On arriving home his family expressed concern for the artists mental state and took Dadd to Cobham in Kent where it as hoped he would recuperate. However, in August the same year he became disturbed. Incoherent babbling speech and bizarre beliefs troubled the artist. His delusional thoughts overcame him and convinced the Egyptian god Orisis was commanding him to do so he attacked and murdered his father (Alderidge 1974, Richard Dadd, p. 24). Fleeing police Dadd traveled to France, on route he attacked and attempted to kill a fellow passenger. Searched by police he was found to have list of people who he believed must die and told the police that he had received a message from the stars commanding him to hunt out and kill these people (Beveridge A, Richard Dadd The Artist and the Asylum).

Arrested and returned to England the artist admitted the murder of his father claiming that the devil had possessed his fathers body. He was remanded in custody at Maidstone Jail to stand trial at Chatham Magistrates Court. The Reporter of the local newspaper described the artist as having a “wildness in his manner” (Kentish Gazette, 13 August 1844). Dadd was however never to stand trial and was found to be insane rather than guilty of murder. He was sentenced and committed to Beltham (Bedlam) Hospital then later transferred to the newly built abroad or Hospital (Charley, 2006). Dadd one of 7 children was suspected by Doctors to be suffering schizophrenia, a condition which two of the artists siblings also suffered (Alderidge 1974, Richard Dadd, p. 22).

During his time at Bedlam and Broadmoor hospitals Dadds aggressive behavior continued, Attacking fellow patients the artist was classified as a danger to others. However as part of the authorities new therapy the artist was not punished but instead given a considerable amount of freedom. Given his own art studio and despite being at risk he was given access to tools such as knives for creating carvings, he was also allowed free access to the grounds of Broadmoor where he would spend time observing other patients.

Dadds case attracted considerable public and press attention. During his time in hospital he gained great notoriety as an artist. Whilst there is no doubt that Dadd is indeed a creative genius there is however questions that arise. Was Dadd a well known artist who attracted fascination due to his mental health disorder or were the public fascinated by the artists crimes and then captivated by the press release of his paintings? Had Dadd not been a patient at one of the worlds best known mental institutions would the public have ever discovered his art? The public and press had a great sympathy for the artist. He is often described as being sad and unhappy. One piece says “He has always been considered a young man of a most mild disposition and had ever exhibited the warmest and most affectionate attachment to his father (Kentish Gazette, 19 September 1843).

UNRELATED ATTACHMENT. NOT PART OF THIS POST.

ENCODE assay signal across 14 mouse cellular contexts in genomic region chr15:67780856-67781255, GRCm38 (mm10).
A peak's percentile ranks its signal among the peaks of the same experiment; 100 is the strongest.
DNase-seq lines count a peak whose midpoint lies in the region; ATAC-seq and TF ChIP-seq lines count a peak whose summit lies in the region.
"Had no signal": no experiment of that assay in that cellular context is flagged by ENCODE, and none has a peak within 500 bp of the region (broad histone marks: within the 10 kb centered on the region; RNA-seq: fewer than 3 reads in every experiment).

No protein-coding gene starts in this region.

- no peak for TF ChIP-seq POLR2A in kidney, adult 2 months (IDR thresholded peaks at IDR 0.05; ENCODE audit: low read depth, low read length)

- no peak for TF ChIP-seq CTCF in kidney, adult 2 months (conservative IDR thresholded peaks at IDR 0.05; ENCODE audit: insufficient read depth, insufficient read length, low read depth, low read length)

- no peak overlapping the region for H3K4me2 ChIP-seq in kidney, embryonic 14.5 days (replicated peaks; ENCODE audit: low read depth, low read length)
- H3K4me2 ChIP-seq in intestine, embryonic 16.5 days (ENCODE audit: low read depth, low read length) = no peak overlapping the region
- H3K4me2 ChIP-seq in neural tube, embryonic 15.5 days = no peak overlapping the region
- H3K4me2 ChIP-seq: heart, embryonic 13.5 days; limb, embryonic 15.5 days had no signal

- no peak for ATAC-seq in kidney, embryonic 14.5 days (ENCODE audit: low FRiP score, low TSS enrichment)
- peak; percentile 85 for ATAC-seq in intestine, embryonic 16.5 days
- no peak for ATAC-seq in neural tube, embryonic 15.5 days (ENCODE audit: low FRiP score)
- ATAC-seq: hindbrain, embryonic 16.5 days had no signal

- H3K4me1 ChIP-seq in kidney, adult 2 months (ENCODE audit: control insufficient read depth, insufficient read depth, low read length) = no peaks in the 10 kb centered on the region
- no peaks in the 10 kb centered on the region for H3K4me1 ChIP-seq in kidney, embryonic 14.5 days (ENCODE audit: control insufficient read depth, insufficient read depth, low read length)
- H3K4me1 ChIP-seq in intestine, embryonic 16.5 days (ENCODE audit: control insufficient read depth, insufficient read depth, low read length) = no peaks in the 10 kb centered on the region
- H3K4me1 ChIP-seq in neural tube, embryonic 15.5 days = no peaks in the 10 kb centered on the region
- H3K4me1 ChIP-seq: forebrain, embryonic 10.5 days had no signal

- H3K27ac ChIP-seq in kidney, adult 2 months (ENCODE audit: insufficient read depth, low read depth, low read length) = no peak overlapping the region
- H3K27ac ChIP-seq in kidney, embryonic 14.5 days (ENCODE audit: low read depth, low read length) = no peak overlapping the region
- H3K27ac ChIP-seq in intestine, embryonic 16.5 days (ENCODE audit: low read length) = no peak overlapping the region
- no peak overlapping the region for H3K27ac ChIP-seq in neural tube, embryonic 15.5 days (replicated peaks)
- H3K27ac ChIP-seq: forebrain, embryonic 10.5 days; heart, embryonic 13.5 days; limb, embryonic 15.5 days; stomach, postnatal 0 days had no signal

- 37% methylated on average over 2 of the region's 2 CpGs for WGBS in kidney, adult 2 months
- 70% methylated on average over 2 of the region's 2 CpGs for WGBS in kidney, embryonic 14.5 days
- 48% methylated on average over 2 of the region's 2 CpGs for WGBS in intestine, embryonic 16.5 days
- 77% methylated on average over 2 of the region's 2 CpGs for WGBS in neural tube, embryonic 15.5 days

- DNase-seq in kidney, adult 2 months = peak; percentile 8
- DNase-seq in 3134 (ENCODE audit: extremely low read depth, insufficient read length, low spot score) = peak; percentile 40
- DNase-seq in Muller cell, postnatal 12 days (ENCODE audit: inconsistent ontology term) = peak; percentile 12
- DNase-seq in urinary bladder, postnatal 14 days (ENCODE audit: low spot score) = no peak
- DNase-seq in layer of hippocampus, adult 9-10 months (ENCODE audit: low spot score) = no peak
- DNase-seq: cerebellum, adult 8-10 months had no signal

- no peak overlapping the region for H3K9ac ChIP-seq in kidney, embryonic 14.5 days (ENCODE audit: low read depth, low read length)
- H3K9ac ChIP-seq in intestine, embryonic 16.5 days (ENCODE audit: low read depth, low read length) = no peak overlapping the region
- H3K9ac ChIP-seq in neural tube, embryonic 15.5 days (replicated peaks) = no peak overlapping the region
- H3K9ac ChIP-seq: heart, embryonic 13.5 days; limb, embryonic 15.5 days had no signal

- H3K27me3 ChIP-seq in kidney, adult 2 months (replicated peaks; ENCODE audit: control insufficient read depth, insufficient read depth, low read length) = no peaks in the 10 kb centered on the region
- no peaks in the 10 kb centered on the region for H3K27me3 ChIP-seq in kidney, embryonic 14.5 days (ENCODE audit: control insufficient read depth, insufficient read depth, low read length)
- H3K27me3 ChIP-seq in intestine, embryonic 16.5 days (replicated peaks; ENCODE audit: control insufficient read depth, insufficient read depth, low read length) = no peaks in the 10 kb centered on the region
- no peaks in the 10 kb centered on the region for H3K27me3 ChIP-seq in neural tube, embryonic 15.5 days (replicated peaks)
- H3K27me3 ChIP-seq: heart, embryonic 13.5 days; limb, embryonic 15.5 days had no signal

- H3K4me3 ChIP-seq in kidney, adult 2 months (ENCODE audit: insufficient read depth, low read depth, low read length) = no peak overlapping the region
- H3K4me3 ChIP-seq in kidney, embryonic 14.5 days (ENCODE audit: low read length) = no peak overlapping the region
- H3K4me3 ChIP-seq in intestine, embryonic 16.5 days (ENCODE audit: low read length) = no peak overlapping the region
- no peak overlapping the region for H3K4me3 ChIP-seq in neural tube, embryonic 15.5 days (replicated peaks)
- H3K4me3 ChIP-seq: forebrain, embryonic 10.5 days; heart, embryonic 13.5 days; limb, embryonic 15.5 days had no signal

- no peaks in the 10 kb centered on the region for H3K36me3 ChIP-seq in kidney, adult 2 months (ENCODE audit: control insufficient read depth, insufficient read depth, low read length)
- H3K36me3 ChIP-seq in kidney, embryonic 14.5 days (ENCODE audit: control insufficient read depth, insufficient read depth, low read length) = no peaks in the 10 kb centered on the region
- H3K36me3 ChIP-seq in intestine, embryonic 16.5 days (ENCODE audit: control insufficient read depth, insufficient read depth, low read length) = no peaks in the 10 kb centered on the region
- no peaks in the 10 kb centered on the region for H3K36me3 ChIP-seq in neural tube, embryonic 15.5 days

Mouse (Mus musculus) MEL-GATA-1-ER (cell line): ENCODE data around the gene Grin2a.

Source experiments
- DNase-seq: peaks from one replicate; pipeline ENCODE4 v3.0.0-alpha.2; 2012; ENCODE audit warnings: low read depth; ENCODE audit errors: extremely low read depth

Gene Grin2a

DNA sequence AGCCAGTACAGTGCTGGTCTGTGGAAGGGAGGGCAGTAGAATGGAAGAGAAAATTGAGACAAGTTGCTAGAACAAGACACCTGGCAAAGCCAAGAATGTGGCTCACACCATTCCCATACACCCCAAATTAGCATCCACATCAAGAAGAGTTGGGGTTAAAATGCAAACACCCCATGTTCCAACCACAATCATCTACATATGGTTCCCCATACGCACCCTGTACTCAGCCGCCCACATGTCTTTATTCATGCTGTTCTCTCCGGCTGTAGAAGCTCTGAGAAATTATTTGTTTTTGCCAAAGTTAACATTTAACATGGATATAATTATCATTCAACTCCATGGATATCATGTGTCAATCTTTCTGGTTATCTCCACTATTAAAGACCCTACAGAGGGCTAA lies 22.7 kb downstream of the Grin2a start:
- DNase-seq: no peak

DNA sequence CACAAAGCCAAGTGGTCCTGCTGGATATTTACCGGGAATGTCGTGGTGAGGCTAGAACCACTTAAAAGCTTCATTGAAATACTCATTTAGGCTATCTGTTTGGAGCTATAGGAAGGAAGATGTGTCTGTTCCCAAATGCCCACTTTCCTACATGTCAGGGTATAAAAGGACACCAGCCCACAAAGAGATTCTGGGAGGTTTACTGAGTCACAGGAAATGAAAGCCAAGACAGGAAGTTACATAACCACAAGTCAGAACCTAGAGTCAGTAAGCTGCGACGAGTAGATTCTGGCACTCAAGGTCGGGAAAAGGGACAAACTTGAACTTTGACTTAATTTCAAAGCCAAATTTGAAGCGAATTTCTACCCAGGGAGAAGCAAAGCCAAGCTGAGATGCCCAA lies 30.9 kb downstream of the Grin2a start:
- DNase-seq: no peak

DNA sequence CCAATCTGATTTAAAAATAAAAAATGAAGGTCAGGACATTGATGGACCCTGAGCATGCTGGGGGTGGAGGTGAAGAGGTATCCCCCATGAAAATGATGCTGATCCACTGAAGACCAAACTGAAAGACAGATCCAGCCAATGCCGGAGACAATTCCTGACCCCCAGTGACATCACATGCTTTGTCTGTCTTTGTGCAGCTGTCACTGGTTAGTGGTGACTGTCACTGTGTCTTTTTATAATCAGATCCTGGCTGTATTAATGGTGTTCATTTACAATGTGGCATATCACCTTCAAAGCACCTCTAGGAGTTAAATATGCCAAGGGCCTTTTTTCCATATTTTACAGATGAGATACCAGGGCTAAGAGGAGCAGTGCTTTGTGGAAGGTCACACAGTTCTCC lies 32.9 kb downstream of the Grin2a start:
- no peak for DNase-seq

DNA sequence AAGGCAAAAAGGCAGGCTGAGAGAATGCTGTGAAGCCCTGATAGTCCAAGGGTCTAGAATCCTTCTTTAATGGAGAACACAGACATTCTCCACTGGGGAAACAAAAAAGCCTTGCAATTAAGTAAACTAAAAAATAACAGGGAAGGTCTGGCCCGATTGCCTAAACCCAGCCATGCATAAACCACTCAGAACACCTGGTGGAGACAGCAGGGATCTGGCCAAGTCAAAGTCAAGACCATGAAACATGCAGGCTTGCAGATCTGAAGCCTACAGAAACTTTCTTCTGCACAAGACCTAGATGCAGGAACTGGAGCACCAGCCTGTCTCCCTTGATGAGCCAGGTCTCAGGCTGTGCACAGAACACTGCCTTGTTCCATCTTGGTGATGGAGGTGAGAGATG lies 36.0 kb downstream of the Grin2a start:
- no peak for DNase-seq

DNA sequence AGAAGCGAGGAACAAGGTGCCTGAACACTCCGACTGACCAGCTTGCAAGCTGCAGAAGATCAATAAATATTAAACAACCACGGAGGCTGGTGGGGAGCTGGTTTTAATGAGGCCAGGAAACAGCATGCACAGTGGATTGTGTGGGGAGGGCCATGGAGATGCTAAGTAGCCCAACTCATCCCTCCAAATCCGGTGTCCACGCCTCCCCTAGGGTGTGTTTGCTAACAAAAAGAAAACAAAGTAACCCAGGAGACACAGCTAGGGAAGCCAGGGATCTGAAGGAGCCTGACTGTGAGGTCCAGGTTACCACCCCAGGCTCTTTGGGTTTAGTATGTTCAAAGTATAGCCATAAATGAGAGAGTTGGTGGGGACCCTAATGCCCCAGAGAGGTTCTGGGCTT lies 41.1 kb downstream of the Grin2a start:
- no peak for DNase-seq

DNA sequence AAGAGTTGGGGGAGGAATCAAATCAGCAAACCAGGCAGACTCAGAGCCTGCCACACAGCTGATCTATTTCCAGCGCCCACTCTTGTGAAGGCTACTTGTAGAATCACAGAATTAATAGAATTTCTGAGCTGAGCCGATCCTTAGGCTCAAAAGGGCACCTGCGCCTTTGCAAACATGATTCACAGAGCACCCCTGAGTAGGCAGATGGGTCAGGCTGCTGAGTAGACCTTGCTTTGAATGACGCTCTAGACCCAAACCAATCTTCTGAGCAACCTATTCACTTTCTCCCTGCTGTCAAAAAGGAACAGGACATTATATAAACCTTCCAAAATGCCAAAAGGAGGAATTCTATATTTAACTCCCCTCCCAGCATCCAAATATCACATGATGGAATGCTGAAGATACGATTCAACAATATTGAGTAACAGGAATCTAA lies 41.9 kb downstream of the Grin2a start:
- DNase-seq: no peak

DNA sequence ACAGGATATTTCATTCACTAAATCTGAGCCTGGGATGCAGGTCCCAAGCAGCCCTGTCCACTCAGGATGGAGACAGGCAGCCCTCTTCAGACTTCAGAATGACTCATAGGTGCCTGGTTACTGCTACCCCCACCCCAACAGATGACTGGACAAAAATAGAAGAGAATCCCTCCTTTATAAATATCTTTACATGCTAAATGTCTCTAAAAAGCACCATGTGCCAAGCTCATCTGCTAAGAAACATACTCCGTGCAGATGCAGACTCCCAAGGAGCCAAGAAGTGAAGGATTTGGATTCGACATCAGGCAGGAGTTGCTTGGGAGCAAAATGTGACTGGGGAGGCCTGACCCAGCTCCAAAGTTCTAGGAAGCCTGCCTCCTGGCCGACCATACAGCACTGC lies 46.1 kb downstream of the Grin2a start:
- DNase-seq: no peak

Dadds highly and obsessively detailed paintings received much acclaim during his life. The press and public alike were fascinated as people today still are by the romance and mystery of the mad artist. The artist who’s only escape from the bleak asylum life was to paint depictions of mythical imps and sprites and highly detailed memories of his travels. However following the artists death their was a decline in the popularity of his work. Was it that Dadds paintings had gone out of fashion or simply that his tragic story itself was more exciting to the public and press than his paintings? There was a revival of interest in Dadds paintings in the 1960’s when the Nascent anti Psychiatry movement saw Dadd as a heroic survivor of psychiatry (Thomas, Richard Dadd: The Artist and the Asylum published online on the Art of Psychiatry blog 18/02/2012). Once aging this interest in the artists work was not purely because of his artistic talent but linked to his mental condition. “We as are viewers are transfixed by Dadds fantastical paintings but not because he had a mental illness but because they are nothing like the leaden Victorian art of the day” (Jonathan Jones The Guardian).

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Madness in Art: Linking Creativity, Mental Illness and Breakdown in History of Art. (2023, February 01). Edubirdie. Retrieved June 12, 2024, from https://edubirdie.com/examples/madness-in-art-linking-creativity-mental-illness-and-breakdown-in-history-of-art/
“Madness in Art: Linking Creativity, Mental Illness and Breakdown in History of Art.” Edubirdie, 01 Feb. 2023, edubirdie.com/examples/madness-in-art-linking-creativity-mental-illness-and-breakdown-in-history-of-art/
Madness in Art: Linking Creativity, Mental Illness and Breakdown in History of Art. [online]. Available at: <https://edubirdie.com/examples/madness-in-art-linking-creativity-mental-illness-and-breakdown-in-history-of-art/> [Accessed 12 Jun. 2024].
Madness in Art: Linking Creativity, Mental Illness and Breakdown in History of Art [Internet]. Edubirdie. 2023 Feb 01 [cited 2024 Jun 12]. Available from: https://edubirdie.com/examples/madness-in-art-linking-creativity-mental-illness-and-breakdown-in-history-of-art/